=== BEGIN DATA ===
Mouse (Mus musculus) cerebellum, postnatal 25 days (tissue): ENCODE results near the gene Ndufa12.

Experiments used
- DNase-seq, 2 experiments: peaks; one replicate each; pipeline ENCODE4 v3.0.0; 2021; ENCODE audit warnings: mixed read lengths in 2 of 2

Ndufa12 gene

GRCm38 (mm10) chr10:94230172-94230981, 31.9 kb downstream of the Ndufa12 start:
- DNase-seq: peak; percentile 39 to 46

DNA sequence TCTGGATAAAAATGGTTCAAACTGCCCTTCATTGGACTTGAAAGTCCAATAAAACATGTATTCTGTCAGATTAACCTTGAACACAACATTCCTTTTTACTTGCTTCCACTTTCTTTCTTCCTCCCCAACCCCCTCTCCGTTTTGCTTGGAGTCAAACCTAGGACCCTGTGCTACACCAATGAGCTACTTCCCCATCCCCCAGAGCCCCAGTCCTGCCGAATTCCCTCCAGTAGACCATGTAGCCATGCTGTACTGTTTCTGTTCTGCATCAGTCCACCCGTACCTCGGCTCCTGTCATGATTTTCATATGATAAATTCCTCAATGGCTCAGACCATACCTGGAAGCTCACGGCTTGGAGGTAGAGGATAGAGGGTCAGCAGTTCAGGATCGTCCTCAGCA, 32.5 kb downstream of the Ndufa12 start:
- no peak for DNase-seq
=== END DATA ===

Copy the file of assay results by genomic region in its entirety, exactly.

Mouse (Mus musculus) cerebellum, postnatal 25 days (tissue): ENCODE results near the gene Ndufa12.

Experiments used
- DNase-seq, 2 experiments: peaks; one replicate each; pipeline ENCODE4 v3.0.0; 2021; ENCODE audit warnings: mixed read lengths in 2 of 2

Ndufa12 gene

GRCm38 (mm10) chr10:94230172-94230981, 31.9 kb downstream of the Ndufa12 start:
- DNase-seq: peak; percentile 39 to 46

DNA sequence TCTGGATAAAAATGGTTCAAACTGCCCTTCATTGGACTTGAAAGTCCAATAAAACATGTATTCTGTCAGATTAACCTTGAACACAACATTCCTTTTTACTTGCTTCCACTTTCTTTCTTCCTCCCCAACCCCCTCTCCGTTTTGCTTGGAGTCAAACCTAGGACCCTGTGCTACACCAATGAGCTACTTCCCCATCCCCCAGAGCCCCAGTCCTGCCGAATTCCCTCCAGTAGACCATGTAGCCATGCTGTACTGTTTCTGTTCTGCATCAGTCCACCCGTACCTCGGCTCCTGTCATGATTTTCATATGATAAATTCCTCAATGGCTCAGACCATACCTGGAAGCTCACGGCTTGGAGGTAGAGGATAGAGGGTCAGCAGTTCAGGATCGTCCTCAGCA, 32.5 kb downstream of the Ndufa12 start:
- no peak for DNase-seq